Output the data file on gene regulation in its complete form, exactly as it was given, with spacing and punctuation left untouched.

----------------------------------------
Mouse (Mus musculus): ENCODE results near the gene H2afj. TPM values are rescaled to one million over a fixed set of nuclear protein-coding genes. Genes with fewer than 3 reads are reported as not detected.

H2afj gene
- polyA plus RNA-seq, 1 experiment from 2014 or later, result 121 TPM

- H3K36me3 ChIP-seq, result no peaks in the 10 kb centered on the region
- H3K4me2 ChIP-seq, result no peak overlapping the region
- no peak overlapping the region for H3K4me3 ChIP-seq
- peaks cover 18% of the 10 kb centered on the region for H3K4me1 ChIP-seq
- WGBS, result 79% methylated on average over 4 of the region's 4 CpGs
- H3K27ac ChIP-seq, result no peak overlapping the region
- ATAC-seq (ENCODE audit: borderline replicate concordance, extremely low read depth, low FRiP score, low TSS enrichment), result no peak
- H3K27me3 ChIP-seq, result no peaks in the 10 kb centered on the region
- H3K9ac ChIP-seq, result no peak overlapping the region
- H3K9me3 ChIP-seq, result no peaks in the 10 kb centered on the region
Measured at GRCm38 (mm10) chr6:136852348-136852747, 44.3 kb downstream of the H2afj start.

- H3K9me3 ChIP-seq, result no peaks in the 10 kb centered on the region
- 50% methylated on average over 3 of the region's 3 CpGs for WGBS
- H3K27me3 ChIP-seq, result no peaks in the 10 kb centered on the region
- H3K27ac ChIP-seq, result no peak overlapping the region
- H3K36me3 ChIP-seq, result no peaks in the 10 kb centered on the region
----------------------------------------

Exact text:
Mouse (Mus musculus): ENCODE results near the gene H2afj. TPM values are rescaled to one million over a fixed set of nuclear protein-coding genes. Genes with fewer than 3 reads are reported as not detected.

H2afj gene
- polyA plus RNA-seq, 1 experiment from 2014 or later, result 121 TPM

- H3K36me3 ChIP-seq, result no peaks in the 10 kb centered on the region
- H3K4me2 ChIP-seq, result no peak overlapping the region
- no peak overlapping the region for H3K4me3 ChIP-seq
- peaks cover 18% of the 10 kb centered on the region for H3K4me1 ChIP-seq
- WGBS, result 79% methylated on average over 4 of the region's 4 CpGs
- H3K27ac ChIP-seq, result no peak overlapping the region
- ATAC-seq (ENCODE audit: borderline replicate concordance, extremely low read depth, low FRiP score, low TSS enrichment), result no peak
- H3K27me3 ChIP-seq, result no peaks in the 10 kb centered on the region
- H3K9ac ChIP-seq, result no peak overlapping the region
- H3K9me3 ChIP-seq, result no peaks in the 10 kb centered on the region
Measured at GRCm38 (mm10) chr6:136852348-136852747, 44.3 kb downstream of the H2afj start.

- H3K9me3 ChIP-seq, result no peaks in the 10 kb centered on the region
- 50% methylated on average over 3 of the region's 3 CpGs for WGBS
- H3K27me3 ChIP-seq, result no peaks in the 10 kb centered on the region
- H3K27ac ChIP-seq, result no peak overlapping the region
- H3K36me3 ChIP-seq, result no peaks in the 10 kb centered on the region